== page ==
The Continuing Process of Decolonization In The Congo: Fifty Years Later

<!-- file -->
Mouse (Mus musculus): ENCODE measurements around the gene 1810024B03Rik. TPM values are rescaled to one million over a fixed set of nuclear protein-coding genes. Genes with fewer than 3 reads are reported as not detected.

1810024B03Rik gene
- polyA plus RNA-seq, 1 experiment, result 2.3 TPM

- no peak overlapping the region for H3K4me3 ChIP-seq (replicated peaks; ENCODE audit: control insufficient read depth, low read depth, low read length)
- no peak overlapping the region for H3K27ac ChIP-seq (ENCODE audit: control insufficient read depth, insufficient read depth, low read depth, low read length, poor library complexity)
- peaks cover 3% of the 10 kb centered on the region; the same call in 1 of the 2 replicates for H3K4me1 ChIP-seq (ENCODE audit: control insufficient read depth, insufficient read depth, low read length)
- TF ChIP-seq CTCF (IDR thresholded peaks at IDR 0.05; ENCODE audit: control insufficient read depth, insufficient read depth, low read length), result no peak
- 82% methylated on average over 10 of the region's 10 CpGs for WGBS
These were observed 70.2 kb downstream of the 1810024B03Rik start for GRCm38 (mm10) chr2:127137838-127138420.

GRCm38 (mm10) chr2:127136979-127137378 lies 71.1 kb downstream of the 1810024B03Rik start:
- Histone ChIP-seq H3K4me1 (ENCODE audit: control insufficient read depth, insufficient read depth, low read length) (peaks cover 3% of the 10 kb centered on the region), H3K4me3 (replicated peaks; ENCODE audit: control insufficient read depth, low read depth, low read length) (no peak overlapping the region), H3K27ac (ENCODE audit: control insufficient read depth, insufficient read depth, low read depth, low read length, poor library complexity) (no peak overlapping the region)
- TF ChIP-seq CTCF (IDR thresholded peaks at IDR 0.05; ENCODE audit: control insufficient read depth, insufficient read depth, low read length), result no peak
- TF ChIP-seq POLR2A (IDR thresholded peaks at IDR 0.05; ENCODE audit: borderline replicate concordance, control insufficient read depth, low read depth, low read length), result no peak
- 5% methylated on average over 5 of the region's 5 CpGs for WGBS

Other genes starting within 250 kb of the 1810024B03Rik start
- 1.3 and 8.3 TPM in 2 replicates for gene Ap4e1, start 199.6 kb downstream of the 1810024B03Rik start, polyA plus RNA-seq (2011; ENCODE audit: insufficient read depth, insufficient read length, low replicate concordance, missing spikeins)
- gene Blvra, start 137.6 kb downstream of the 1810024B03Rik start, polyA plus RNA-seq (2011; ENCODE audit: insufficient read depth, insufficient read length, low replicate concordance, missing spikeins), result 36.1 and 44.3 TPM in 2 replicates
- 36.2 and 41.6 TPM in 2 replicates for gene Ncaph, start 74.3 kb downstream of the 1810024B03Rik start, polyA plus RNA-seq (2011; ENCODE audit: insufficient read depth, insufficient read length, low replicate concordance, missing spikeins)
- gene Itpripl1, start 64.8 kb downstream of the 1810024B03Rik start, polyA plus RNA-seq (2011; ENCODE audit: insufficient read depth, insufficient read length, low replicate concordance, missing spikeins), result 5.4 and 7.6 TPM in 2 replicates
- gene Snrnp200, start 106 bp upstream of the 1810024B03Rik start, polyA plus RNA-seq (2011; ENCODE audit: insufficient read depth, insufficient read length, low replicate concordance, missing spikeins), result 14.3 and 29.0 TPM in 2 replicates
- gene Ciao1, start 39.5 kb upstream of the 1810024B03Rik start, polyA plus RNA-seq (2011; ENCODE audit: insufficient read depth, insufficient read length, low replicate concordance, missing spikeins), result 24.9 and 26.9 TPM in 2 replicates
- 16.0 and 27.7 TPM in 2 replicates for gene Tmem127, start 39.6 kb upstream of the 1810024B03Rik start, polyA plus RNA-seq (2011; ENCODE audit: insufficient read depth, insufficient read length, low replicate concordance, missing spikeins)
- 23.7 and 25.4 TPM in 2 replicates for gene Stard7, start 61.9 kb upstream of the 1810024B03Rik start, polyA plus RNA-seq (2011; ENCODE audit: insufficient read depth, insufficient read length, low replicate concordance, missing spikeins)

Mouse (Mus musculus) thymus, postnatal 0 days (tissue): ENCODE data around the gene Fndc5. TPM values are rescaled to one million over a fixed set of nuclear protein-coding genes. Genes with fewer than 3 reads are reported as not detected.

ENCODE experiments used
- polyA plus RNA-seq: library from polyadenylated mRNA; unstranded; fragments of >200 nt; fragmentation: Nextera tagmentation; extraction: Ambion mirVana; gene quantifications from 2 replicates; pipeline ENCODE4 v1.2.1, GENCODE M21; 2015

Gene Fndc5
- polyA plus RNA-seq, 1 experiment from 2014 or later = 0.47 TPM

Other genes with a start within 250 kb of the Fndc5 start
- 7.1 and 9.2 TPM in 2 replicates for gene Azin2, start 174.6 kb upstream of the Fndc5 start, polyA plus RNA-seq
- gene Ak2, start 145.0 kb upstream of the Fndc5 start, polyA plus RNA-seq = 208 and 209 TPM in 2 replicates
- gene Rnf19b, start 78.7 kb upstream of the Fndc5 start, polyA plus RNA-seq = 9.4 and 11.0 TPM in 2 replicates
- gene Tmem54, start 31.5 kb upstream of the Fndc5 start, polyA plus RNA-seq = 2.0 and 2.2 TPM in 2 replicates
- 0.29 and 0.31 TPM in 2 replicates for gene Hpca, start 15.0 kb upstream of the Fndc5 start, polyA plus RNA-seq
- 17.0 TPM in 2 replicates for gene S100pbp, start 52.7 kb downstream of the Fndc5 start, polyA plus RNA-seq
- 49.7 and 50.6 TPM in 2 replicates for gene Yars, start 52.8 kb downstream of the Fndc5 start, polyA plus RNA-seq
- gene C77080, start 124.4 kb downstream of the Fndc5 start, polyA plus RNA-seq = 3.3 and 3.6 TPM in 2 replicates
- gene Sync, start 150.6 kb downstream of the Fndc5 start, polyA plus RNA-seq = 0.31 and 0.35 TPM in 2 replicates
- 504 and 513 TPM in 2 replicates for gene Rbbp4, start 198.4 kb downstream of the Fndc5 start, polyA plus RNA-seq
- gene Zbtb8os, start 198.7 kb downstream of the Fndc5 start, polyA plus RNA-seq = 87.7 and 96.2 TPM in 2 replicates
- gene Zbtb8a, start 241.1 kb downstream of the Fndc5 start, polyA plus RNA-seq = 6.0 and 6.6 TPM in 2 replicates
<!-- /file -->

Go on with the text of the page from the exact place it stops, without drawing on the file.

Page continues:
While independence negotiations in the Congo were succinct, decolonization was a long and tortuous process. Indeed, in some respects it continues today, at least in the eyes of many people in eastern Congo, who feel that the formal demands of the colonial state are reflected in the informal impositions of the current state—and of neighboring states. Certainly many Congolese today feel that they have no adequate state structure to address their collective needs as a people, or to represent them on an international stage, or even to protect them from invasion, extraction, and occupation. Lacking effective state structures to protect their interests is not new: the colonial state in the Congo was marked by its intrusive presence in mobilizing labor, requiring crop production, and imposing taxes, among many other demands. But the character of life in the Congo today does not reflect anyone's vision of what independence would bring. At best, the last fifty years can be seen as a process of an aborted decolonization, and in some ways the violence now present in the Congo can be seen as the result of the unfulfilled aspirations of decolonization—or as the deferred violence of a decolonization gone awry (see Newbury 2009).